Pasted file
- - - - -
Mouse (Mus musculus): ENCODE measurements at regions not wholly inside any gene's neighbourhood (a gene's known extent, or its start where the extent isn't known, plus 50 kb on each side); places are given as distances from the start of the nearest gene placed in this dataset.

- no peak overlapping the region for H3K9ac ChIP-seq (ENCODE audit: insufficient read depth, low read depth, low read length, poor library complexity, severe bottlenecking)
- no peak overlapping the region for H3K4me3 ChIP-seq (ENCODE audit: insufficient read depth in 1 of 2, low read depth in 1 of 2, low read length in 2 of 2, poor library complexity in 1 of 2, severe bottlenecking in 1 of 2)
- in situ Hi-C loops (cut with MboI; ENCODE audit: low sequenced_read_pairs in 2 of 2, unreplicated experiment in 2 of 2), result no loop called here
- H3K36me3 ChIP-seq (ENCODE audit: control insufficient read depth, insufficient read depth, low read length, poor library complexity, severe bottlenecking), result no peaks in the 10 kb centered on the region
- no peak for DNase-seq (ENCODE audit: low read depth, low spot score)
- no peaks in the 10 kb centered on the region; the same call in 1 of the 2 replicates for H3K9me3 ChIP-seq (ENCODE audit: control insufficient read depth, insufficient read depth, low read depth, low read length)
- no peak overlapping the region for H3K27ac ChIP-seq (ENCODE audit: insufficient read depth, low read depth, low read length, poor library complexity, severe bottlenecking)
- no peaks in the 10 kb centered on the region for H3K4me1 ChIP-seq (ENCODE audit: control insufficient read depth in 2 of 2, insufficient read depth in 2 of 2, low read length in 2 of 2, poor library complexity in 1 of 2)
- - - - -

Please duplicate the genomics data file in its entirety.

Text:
Mouse (Mus musculus): ENCODE measurements at regions not wholly inside any gene's neighbourhood (a gene's known extent, or its start where the extent isn't known, plus 50 kb on each side); places are given as distances from the start of the nearest gene placed in this dataset.

- no peak overlapping the region for H3K9ac ChIP-seq (ENCODE audit: insufficient read depth, low read depth, low read length, poor library complexity, severe bottlenecking)
- no peak overlapping the region for H3K4me3 ChIP-seq (ENCODE audit: insufficient read depth in 1 of 2, low read depth in 1 of 2, low read length in 2 of 2, poor library complexity in 1 of 2, severe bottlenecking in 1 of 2)
- in situ Hi-C loops (cut with MboI; ENCODE audit: low sequenced_read_pairs in 2 of 2, unreplicated experiment in 2 of 2), result no loop called here
- H3K36me3 ChIP-seq (ENCODE audit: control insufficient read depth, insufficient read depth, low read length, poor library complexity, severe bottlenecking), result no peaks in the 10 kb centered on the region
- no peak for DNase-seq (ENCODE audit: low read depth, low spot score)
- no peaks in the 10 kb centered on the region; the same call in 1 of the 2 replicates for H3K9me3 ChIP-seq (ENCODE audit: control insufficient read depth, insufficient read depth, low read depth, low read length)
- no peak overlapping the region for H3K27ac ChIP-seq (ENCODE audit: insufficient read depth, low read depth, low read length, poor library complexity, severe bottlenecking)
- no peaks in the 10 kb centered on the region for H3K4me1 ChIP-seq (ENCODE audit: control insufficient read depth in 2 of 2, insufficient read depth in 2 of 2, low read length in 2 of 2, poor library complexity in 1 of 2)